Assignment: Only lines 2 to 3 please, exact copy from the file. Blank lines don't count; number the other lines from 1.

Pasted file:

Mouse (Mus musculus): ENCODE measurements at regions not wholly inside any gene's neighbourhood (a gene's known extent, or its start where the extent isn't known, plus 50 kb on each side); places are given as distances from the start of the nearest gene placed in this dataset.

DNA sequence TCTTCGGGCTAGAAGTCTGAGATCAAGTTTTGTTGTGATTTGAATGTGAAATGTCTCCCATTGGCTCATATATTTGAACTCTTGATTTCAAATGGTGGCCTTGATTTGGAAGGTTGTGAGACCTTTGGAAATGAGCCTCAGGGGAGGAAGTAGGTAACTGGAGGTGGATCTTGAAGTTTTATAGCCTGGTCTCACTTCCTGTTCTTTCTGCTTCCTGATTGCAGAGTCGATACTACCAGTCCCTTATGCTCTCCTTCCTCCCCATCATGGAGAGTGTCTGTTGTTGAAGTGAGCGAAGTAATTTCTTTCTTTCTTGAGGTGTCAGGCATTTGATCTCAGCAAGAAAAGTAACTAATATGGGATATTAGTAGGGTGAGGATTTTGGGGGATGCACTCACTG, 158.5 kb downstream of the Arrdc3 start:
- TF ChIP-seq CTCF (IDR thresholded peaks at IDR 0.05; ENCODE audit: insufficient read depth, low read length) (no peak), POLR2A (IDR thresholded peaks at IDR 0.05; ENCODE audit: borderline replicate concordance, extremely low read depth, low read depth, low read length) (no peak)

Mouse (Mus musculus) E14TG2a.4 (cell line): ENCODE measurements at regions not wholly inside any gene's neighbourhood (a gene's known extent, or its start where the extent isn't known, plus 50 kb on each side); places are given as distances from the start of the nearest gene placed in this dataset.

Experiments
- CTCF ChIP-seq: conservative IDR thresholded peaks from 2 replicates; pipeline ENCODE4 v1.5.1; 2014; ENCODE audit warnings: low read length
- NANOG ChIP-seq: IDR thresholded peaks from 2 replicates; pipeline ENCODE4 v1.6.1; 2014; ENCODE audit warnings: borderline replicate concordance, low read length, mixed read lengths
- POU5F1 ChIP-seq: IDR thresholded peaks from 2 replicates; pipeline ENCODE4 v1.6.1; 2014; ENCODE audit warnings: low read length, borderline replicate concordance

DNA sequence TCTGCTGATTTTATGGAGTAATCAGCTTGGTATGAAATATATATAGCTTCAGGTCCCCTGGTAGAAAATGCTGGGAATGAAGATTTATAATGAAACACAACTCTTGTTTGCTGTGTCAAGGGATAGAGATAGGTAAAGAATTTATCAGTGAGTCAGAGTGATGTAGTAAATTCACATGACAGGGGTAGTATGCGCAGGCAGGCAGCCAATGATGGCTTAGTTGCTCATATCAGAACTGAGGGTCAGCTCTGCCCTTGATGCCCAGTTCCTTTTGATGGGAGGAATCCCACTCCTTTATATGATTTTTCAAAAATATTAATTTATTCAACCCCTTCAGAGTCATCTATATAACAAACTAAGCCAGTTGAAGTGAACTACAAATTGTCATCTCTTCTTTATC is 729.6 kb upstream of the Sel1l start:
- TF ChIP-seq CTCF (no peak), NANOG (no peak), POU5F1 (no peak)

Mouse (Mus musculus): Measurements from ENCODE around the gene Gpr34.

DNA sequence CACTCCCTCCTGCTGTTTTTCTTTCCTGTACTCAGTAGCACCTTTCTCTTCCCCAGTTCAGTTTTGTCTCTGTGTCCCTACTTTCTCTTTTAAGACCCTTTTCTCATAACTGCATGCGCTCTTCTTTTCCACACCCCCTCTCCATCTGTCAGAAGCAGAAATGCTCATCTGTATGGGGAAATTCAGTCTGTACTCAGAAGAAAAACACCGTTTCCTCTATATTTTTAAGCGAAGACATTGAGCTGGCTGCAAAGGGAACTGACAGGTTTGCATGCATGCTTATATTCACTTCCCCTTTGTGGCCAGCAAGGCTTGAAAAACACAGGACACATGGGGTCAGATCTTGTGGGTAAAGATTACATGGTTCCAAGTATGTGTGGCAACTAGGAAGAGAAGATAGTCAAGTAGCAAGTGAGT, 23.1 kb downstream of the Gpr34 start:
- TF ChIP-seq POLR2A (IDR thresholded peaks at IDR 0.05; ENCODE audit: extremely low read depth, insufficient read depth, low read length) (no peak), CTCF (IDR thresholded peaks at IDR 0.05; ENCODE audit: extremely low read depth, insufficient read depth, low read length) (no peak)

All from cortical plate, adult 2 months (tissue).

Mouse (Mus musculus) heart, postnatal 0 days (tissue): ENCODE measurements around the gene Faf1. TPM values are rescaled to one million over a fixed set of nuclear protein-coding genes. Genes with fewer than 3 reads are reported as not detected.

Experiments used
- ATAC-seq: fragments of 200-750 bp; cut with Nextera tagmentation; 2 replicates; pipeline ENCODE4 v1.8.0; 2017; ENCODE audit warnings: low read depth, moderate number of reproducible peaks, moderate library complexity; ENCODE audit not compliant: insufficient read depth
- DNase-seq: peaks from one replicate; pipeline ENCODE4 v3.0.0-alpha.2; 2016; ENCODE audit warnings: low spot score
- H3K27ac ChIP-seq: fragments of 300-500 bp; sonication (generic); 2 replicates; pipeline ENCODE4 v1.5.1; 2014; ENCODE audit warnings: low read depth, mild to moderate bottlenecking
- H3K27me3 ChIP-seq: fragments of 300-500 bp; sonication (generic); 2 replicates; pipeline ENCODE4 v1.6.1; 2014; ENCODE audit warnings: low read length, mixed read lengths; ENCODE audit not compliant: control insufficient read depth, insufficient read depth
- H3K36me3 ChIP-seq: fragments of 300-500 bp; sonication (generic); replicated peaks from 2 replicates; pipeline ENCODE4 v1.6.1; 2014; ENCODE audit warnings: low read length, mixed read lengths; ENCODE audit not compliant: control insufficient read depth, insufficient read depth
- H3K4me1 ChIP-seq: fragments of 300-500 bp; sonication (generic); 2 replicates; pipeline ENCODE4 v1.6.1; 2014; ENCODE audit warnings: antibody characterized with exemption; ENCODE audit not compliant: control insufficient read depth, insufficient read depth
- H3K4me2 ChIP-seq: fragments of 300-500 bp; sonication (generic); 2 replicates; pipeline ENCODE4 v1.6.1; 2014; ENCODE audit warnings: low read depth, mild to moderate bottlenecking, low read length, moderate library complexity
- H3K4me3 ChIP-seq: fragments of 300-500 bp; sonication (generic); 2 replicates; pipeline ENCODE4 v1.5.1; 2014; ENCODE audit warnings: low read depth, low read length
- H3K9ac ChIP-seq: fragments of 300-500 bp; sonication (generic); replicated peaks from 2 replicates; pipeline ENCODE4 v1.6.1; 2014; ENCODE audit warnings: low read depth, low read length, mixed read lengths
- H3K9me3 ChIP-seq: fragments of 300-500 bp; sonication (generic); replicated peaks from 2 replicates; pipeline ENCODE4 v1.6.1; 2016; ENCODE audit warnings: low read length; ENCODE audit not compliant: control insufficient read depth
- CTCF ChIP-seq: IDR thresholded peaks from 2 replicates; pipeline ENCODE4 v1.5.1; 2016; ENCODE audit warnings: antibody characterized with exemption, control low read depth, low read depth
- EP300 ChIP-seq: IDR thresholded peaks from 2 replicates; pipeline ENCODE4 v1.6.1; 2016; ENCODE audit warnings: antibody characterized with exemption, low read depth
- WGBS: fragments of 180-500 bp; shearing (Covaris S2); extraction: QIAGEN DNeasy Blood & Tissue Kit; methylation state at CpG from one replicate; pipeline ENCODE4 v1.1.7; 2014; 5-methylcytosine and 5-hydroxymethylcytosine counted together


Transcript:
DNA sequence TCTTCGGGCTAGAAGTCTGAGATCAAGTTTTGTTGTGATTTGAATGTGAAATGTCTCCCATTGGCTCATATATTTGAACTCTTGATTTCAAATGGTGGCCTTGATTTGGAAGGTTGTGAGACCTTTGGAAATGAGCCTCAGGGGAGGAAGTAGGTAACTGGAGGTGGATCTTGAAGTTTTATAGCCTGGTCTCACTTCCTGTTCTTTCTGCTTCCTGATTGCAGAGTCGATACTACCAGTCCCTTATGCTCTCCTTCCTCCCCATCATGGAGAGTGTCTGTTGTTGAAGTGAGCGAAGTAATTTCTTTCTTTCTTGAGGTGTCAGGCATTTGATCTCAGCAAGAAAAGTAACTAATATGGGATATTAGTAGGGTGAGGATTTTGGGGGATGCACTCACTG, 158.5 kb downstream of the Arrdc3 start:
- TF ChIP-seq CTCF (IDR thresholded peaks at IDR 0.05; ENCODE audit: insufficient read depth, low read length) (no peak), POLR2A (IDR thresholded peaks at IDR 0.05; ENCODE audit: borderline replicate concordance, extremely low read depth, low read depth, low read length) (no peak)